Most probably, panic. Then panic again.
“The Cosmos is all that is, or was, or ever will be.” That’s the opening of Carl Sagan’s Cosmos series, and of a book that has the same title. A few years ago, when I felt really stuck, this book opened my eyes to a whole Universe of wonder. For the first time in years I felt the same awe and excitement as a kid discovering how the world works. I’m not sure how I lost it in the first place, but public education and peer pressure could have something to do with that.
Carl’s Cosmos showed me how incredibly beautiful, mysterious, and fragile is the place that we live in. Without dedicated attention, this awareness can easily get buried under a pile of breaking news in the Facebook feed. But I couldn’t unsee the wonder all around me, and felt a strong need to share it with the world. This blog came to life as a very rough attempt to do so. That’s why it’s called Made in Cosmos.
Can the sense of wonder survive as a kid grows up?
Meditating on this question, I had this great idea in the back of my mind. I should start an online portal for kids, about science, and coding, and philosophy, and all the great things in life. There would be interactive articles with rich animations, Q&A about literally everything, peer support groups, and super smart games and puzzles to solve. If there’s any hope for humanity, it’s in teaching kids now, for sure.
When I first had this idea, I gave up on it fast. I had a corporate job, nearly no money put aside, and no one passionate enough to work with me on this. Also, I had zero experience writing articles for kids, drawing illustrations or animating them, no formal education in teaching, and terrible management skills. It was ridiculous to think I could ever tackle such project.
Still the idea would come back to me over and over again in these rare moments of clarity. It would scare me to death every single time, make me question all of my live choices so far, and leave me broken to pieces for several days.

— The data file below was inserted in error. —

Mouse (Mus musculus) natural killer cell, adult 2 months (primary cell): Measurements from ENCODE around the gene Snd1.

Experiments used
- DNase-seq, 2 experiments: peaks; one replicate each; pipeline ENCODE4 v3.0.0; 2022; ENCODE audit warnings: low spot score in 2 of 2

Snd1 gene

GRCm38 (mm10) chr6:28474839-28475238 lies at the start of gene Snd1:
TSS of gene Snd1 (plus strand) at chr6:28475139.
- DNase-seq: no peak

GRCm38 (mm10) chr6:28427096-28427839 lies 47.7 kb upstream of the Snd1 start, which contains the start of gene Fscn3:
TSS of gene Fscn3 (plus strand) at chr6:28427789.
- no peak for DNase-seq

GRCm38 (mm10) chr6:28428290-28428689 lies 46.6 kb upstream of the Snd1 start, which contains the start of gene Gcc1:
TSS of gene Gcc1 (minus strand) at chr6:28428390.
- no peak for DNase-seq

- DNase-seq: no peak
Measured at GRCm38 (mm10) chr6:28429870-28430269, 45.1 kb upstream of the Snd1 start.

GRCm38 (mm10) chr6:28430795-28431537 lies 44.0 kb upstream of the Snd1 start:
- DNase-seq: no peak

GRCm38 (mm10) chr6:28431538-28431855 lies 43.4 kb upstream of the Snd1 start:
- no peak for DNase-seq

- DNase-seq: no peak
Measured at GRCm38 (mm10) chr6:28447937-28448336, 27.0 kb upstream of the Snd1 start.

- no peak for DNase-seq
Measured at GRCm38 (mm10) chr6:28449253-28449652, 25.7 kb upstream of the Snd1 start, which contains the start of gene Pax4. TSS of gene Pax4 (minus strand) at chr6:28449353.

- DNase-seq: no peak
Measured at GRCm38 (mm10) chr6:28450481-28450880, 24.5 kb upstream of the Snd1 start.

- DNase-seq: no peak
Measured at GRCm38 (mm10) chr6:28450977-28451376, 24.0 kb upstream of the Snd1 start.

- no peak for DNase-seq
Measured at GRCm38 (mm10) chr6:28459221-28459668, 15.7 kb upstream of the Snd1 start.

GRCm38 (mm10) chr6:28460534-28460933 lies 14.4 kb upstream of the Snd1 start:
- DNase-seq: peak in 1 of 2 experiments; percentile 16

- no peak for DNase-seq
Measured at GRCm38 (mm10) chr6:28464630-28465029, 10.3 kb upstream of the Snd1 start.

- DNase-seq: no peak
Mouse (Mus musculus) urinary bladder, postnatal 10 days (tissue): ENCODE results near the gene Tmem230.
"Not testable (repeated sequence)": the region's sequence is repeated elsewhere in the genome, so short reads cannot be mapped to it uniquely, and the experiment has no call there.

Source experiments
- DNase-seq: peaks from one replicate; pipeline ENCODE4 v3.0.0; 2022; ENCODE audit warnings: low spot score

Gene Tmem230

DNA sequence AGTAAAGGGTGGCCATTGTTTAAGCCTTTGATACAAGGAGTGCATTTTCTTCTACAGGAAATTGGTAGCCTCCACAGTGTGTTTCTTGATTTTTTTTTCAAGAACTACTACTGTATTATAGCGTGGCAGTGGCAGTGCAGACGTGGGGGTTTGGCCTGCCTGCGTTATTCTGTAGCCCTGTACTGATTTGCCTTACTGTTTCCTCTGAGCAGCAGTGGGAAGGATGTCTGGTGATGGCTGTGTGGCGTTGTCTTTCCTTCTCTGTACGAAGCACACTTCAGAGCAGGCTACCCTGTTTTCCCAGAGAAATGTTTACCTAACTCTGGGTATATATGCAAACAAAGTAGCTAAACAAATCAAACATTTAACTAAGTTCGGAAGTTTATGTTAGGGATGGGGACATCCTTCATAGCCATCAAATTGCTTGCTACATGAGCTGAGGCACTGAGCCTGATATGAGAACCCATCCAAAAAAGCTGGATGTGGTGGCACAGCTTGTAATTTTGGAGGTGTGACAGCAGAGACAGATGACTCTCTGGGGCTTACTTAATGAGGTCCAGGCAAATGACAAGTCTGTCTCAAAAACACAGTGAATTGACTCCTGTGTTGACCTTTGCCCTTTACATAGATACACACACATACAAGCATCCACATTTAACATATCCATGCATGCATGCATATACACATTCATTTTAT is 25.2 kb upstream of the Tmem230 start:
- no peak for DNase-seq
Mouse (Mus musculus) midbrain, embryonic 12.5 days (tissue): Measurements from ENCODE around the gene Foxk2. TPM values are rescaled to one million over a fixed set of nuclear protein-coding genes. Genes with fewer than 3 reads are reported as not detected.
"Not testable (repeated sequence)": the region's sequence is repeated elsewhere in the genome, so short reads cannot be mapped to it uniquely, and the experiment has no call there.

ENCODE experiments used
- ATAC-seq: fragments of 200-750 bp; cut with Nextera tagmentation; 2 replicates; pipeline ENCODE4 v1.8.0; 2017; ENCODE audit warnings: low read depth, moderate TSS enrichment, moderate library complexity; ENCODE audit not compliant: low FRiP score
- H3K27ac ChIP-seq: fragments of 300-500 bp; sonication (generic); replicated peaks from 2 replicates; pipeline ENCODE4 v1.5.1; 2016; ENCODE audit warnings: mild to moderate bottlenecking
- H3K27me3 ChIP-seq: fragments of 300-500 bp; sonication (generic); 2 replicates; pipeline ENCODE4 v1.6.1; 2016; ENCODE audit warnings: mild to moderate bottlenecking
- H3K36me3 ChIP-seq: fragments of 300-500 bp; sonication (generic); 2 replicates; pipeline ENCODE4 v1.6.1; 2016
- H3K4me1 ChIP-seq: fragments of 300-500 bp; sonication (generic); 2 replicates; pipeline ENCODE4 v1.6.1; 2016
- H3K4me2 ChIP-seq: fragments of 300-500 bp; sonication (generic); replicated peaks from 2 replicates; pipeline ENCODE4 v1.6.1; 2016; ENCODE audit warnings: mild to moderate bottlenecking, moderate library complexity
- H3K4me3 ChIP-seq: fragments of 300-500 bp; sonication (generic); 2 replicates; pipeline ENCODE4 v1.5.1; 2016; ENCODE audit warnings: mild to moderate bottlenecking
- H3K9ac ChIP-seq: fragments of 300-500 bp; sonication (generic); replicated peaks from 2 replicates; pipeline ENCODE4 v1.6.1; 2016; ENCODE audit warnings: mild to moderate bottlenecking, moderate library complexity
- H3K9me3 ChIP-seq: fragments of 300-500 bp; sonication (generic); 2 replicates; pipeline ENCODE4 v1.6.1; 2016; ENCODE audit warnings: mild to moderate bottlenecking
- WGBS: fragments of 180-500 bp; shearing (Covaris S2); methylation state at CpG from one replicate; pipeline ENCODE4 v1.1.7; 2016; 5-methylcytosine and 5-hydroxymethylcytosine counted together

If an idea scares you to death, that’s great. This is how you know it’s one worth pursuing.
No wonder my cosmic project for kids felt super scary even to think about it. I had a polished vision of the end result in mind, without the faintest clue what first step would possibly bring me closer to that goal. Every time I pondered upon this question, the only thing that came to my mind was to quit my job – which I didn’t want to do, and so I ended up resigned and helpless.
When it comes to Big Scary Stuff, it’s okay not to know what a first step could be. What I learned is that a good enough first step is to do your own thing, and to keep an eye opened on opportunities laying around.
There’s always opportunities around, if you’re paying attention.
The Cosmos found me co-organising a coding workshop for women. This is where I first heard about a fundraising campaign to kickstart Cosmos for the Girls. They wanted to publish a magazine for girls that would show them a whole Universe of possibilities, while most tell them only how to look.
I didn’t know who stood behind this, but I knew these were my kind of people. I decided to reach out and see if I could help. As it turned out, they really needed someone to write about technology for them. The previous person backed off just a few days before.
Hi, this is Sylwia! I’m calling from the Cosmos…
Writing my first article wasn’t an easy process. The impostor syndrome hit me quite hard, as it always does. This blog was my only attempt at writing so far, so who am I to send my article to seasoned journalists and authors? I literally had to trick myself into this, and to do it more than once.
Luckily, writing a single article isn’t nearly as scary as starting a whole site from scratch. And I had something most journalists don’t have – years of experience in translating technical stuff into simple terms. I’d never have thought that my experience in customer support would help me write for kids. Turns out it’s pretty much the same thing, only more fun cause you get to choose what you will write about.
Fast forward a few months, I have two of my articles published, and another one under review. All 10,000 copies of the first issue were sold out, and we had to reprint it. It feels quite surreal to see my name in a nation-wide magazine, but it never was on my bucket list. All I dreamed of was to share a little piece of the Cosmos with as many kids as I could, and to help them nurture the seed of wonder in their hearts.
Carl Sagan passed away on this day 21 years ago. I’m not sure if that’s how the Girls of the Cosmos chose this day for the next editorial meeting, but I know his spirit will be with us. He’s with every curious wonderer, no matter how young or how old, who looks up to the sky and asks questions.
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